Lord Irvine of Lairg, when Lord Chancellor, said that the best way to deal with the West Lothian question (named after Tam Dalyell’s constituency, but actually dating from home rule debates in the 19th Century) was not to ask it. He had a point. The only logical answers are to undo devolution or to move to a federal system. The former is not politically feasible and the latter would create a totally asymmetrical federation. Neither really provides a solution.
One possible way to deal with the problem, very much in the news, is English votes for English laws (EVEL). This is feasible in terms of process (it is something we addressed in the Commission to Strengthen Parliament), though there are problems in terms of determining what measures to put through that process. Another, less discussed, is not so neat in some respects, but once implemented is somewhat more robust (though the two are not mutually exclusive) – and that is to reduce the number of MPs returned from Scotland to the House of Commons. This is in line with precedent. When Northern Ireland had its own Parliament at Stormont, the number of MPs returned from Northern Ireland was less than its population justified. Stormont was suspended in 1972 and then abolished. Because the province no longer had a Parliament, the Labour Government of James Callaghan accepted that the number of MPs returned from Northern Ireland should therefore be increased and legislated accordingly.
The number of MPs returned from Scotland was reduced following devolution, but that was to bring the electoral quota in Scotland in line with England. Scotland had acquired over time more seats than its population warranted, but that was not a conscious act to compensate for the absence of its own legislature. Bringing the electoral quota into line with England was a change that arguably should have been made anyway, regardless of devolution. Scotland is now on a par with England, but it has its own parliament and is set to see an increase in its powers. There is thus a clear case for reducing the number of MPs . There is also a practical argument for doing so. MPs representing Scottish seats no longer shoulder the same constituency burdens as MPs in the rest of the UK, especially England.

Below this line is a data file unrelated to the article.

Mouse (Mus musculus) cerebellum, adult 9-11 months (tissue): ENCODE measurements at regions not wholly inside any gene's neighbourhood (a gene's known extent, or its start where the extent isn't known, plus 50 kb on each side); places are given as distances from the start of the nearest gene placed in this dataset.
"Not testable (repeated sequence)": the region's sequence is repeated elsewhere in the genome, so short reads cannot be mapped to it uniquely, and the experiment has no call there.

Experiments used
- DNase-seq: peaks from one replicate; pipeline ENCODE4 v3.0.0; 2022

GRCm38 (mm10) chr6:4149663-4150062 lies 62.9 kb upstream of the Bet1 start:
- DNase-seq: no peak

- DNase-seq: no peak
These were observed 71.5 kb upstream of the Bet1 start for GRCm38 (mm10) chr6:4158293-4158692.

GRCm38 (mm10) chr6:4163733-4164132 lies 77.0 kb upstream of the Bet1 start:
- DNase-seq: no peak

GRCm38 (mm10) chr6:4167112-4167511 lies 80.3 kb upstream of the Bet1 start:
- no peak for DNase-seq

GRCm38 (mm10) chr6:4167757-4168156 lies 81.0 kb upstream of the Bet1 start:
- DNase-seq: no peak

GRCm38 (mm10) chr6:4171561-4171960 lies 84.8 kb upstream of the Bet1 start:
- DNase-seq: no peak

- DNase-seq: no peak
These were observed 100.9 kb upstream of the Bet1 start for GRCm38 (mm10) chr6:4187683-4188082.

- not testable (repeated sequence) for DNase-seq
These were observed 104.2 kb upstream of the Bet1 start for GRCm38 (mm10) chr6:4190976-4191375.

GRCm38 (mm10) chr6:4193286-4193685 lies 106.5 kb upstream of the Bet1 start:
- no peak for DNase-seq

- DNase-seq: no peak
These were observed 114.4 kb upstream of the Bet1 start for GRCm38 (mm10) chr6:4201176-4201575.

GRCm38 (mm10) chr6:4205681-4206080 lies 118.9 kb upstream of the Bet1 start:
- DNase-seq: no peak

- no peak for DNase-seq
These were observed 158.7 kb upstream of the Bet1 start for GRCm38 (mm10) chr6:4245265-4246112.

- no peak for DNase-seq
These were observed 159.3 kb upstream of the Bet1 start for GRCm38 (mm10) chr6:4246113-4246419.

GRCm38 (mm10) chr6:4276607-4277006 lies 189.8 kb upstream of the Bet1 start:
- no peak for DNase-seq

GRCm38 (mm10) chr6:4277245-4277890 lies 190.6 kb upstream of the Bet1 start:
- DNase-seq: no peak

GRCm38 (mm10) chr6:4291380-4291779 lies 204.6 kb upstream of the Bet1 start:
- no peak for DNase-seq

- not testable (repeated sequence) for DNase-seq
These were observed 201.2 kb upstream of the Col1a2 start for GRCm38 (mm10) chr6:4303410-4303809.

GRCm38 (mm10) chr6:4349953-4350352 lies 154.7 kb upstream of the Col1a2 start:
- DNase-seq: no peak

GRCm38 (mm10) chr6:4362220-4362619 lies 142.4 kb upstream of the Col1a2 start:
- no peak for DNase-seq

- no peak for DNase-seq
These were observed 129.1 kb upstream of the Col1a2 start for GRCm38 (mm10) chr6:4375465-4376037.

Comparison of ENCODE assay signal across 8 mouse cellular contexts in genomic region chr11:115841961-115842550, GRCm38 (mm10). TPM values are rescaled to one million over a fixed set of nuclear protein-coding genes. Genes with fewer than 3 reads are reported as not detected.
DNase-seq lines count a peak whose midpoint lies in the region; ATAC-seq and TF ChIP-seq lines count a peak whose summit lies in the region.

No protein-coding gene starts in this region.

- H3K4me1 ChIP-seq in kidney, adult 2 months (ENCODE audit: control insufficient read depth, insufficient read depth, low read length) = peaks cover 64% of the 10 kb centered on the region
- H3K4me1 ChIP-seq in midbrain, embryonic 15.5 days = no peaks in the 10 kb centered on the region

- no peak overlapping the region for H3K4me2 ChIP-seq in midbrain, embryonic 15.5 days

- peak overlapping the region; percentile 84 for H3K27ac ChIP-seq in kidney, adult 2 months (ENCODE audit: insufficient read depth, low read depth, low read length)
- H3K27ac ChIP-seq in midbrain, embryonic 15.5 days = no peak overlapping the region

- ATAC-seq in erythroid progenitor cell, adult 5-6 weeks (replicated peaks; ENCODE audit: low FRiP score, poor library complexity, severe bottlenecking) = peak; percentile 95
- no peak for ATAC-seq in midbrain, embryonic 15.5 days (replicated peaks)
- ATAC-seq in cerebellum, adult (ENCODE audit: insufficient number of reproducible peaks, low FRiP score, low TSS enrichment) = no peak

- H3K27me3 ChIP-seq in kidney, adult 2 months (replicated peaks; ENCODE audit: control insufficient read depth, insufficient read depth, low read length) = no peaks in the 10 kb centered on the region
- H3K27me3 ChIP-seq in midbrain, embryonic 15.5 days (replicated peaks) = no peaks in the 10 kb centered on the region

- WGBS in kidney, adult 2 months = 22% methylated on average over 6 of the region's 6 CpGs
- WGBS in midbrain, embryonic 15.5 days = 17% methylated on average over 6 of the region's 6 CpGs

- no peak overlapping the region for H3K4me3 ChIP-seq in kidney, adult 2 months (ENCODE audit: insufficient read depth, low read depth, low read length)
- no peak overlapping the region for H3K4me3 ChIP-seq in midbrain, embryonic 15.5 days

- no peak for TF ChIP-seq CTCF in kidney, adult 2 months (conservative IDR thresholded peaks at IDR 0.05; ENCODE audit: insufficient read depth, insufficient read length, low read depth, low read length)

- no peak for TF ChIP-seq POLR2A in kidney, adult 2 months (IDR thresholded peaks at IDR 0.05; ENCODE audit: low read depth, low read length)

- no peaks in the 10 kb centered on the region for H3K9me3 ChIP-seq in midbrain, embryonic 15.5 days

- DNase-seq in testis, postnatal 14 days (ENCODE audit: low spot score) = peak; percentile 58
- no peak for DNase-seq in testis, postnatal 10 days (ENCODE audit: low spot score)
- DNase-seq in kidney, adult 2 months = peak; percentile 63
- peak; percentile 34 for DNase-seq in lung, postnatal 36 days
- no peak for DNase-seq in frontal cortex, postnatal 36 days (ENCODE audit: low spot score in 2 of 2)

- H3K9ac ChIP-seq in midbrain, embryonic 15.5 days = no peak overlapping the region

Reducing the number would not solve the West Lothian question, but it would make it less problematic. There would not be two tiers of MPs (though in practice there are various tiers of MPs) and hence no problems over process. When Northern Ireland had the Stormont Parliament, MPs from Northern Ireland were the same as other MPs. The problem that MPs from Scotland could tip the balance in some votes would remain, but that was the case with Northern Ireland MPs and was raised as an issue in the 1964-66 Parliament, the complaints coming from the Labour benches and the Conservatives arguing that the votes of Northern Irish Members were the same as those of any other Members.
As I say, it is not the neatest of solutions, but it is a practical one for which there is a precedent. This and EVEL are not mutually exclusive, but this may be something on which progress could be made and, indeed, as in 1977-78 with representation from Northern Ireland, implemented quickly.